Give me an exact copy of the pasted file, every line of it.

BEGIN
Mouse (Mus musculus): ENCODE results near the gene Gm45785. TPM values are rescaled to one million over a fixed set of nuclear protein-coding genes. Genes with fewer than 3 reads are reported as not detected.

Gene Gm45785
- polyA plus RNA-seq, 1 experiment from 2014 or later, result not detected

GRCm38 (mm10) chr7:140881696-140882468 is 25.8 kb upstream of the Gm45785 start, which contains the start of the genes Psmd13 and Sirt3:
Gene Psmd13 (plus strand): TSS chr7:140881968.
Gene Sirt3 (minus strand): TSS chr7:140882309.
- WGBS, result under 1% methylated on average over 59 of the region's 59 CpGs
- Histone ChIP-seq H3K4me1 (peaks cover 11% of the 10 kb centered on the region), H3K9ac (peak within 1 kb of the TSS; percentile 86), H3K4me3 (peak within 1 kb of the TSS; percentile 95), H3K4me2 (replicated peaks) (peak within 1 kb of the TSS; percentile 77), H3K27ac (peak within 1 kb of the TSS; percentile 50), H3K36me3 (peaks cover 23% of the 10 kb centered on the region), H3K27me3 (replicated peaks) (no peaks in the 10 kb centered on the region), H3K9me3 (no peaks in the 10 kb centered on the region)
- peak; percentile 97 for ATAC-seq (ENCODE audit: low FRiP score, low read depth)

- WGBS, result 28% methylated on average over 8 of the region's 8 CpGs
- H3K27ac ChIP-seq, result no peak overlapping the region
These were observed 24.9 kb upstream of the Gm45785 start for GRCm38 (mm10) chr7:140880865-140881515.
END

Mouse (Mus musculus): ENCODE results near the gene Gm45785. TPM values are rescaled to one million over a fixed set of nuclear protein-coding genes. Genes with fewer than 3 reads are reported as not detected.

Gene Gm45785
- polyA plus RNA-seq, 1 experiment from 2014 or later, result not detected

GRCm38 (mm10) chr7:140881696-140882468 is 25.8 kb upstream of the Gm45785 start, which contains the start of the genes Psmd13 and Sirt3:
Gene Psmd13 (plus strand): TSS chr7:140881968.
Gene Sirt3 (minus strand): TSS chr7:140882309.
- WGBS, result under 1% methylated on average over 59 of the region's 59 CpGs
- Histone ChIP-seq H3K4me1 (peaks cover 11% of the 10 kb centered on the region), H3K9ac (peak within 1 kb of the TSS; percentile 86), H3K4me3 (peak within 1 kb of the TSS; percentile 95), H3K4me2 (replicated peaks) (peak within 1 kb of the TSS; percentile 77), H3K27ac (peak within 1 kb of the TSS; percentile 50), H3K36me3 (peaks cover 23% of the 10 kb centered on the region), H3K27me3 (replicated peaks) (no peaks in the 10 kb centered on the region), H3K9me3 (no peaks in the 10 kb centered on the region)
- peak; percentile 97 for ATAC-seq (ENCODE audit: low FRiP score, low read depth)

- WGBS, result 28% methylated on average over 8 of the region's 8 CpGs
- H3K27ac ChIP-seq, result no peak overlapping the region
These were observed 24.9 kb upstream of the Gm45785 start for GRCm38 (mm10) chr7:140880865-140881515.